Working in the tech industry, I noticed again and again how tech leadership continues to be dominated by men. It made me think: how can girls aspire to have an impact in this field if they are not exposed to role models that look and sound like them? That’s why it’s important for us to champion girls at a young age and support them through their coding journey so they can see themselves as future leaders and changemakers.

— Lucy Ho, Founder, Hackergal

With a dedication to developing a diverse and inclusive technology industry, Hackergal is hosting an iPad and Swift Playground workshop bringing students together to explore the intersection of creativity and code in Toronto on December 13th.

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About Hackergal
Hackergal is a charitable organization inspiring girls to explore their own potential in computer sciences through the experience of a hackathon. Hackergal works directly with the education system across Canada, providing educators with the tools they need to expose girls to coding lessons in their very own schools! For more information, visit us at www.hackergal.org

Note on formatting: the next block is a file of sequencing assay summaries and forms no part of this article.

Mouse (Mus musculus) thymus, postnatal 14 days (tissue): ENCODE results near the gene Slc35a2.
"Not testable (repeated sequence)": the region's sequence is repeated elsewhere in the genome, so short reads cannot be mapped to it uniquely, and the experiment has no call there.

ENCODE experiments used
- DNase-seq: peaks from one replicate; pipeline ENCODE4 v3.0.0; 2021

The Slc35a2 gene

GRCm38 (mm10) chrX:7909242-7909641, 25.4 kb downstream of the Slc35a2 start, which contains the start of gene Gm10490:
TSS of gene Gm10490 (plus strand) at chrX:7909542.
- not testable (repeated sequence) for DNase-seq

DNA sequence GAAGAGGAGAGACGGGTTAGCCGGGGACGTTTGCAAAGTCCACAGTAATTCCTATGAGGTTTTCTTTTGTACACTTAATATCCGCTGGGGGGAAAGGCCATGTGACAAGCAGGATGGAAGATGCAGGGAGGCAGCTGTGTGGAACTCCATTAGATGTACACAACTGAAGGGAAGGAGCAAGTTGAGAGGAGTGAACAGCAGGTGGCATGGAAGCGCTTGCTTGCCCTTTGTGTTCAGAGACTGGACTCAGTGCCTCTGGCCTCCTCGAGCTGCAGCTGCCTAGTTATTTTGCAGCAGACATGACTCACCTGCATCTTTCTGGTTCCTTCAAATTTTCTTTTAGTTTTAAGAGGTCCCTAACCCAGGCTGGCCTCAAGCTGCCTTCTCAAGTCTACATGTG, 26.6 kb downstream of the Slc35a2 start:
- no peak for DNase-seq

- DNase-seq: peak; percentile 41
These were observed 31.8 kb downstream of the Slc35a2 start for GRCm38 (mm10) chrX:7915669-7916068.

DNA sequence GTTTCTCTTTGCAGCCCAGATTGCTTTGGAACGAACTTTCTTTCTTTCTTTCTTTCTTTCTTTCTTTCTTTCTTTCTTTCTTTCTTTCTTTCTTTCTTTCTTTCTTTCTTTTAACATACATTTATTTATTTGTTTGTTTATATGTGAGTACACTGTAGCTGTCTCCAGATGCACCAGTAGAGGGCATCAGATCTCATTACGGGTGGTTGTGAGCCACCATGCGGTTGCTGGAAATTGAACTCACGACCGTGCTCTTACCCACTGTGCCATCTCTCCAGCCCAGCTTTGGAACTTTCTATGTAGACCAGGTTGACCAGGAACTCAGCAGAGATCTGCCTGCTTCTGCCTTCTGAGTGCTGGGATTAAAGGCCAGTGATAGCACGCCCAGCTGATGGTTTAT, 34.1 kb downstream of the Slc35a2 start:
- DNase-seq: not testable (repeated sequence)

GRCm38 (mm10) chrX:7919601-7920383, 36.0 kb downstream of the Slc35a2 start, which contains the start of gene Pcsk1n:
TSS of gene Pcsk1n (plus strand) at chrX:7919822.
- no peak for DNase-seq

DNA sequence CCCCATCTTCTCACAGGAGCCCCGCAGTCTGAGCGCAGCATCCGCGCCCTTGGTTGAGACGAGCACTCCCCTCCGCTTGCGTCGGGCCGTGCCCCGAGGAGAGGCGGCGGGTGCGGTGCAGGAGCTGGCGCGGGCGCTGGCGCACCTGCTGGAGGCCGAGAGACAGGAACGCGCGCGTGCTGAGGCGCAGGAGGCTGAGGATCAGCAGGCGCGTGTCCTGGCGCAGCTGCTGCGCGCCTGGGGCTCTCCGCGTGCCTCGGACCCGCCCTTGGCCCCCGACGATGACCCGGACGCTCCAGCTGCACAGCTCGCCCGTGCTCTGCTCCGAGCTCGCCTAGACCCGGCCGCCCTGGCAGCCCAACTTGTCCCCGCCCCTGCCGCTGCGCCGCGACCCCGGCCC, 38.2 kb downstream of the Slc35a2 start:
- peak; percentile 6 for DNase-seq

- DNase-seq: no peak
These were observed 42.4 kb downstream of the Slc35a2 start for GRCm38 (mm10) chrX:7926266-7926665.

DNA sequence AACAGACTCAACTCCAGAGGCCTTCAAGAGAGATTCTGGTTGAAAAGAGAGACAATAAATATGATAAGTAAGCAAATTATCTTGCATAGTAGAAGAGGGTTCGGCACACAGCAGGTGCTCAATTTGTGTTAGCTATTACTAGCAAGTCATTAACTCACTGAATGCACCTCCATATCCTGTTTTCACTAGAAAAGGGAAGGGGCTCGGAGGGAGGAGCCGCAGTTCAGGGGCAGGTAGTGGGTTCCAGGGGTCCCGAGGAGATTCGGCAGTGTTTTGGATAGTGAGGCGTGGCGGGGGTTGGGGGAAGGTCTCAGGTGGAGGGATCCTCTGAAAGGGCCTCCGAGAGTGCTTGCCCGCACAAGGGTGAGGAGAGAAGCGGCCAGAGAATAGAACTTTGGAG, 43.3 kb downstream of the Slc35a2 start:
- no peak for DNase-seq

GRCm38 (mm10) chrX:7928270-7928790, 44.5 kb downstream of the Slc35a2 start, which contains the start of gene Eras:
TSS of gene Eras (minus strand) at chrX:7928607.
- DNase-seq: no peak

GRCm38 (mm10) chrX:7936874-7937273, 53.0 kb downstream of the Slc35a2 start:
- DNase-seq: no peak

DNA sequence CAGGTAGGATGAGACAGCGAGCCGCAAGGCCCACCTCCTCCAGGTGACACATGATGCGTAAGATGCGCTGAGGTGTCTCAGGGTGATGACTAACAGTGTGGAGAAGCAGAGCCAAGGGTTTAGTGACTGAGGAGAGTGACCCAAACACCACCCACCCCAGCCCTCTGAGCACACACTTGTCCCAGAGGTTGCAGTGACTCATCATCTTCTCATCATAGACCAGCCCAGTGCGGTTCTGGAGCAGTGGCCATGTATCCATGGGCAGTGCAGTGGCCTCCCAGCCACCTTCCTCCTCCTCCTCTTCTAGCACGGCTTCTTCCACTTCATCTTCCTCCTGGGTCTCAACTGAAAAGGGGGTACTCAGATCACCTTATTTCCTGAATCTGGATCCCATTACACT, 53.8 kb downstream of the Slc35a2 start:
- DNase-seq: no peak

Media Contact
Bukunmi Ogunrosoye
Digital Marketing and Communications Coordinator
bukunmi@hackergal.org
(226) 9218209

To All the Giants, Whose Shoulders We Stand On

By Insights

By Jennifer Takács

What is gratitude? Harvard Health Publishing defines gratitude as “a thankful appreciation for what an individual receives, whether tangible or intangible.” I was recently reminded of the power of gratitude during Derek Tangredi’s keynote speech at the Bring IT Together Conference in Niagara Falls. After listening to his transformative experiences at Wilfred Jury Public School, I was inspired to reflect on the benefits of gratitude in my own life.

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What I learned by “being bad at technology”

By Insights

By Cassie Tatone

I am one of those self-proclaimed people who are “bad at tech”. My younger brother was always the one who managed setting up a movie on the TV or to reboot the internet when it broke. I never installed the newest IOS, only updating when I bought a new phone that came with the newest system or really wanted to use some of the new Emojis I was seeing around. If I couldn’t get the printer to work, or if I accidentally switched modes on my computer and needed help, I would blame “being bad at tech” as the culprit.
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Hackergal Receives $1M in Government Funding to Reach New Heights with Coding Education for Girls

By Press Release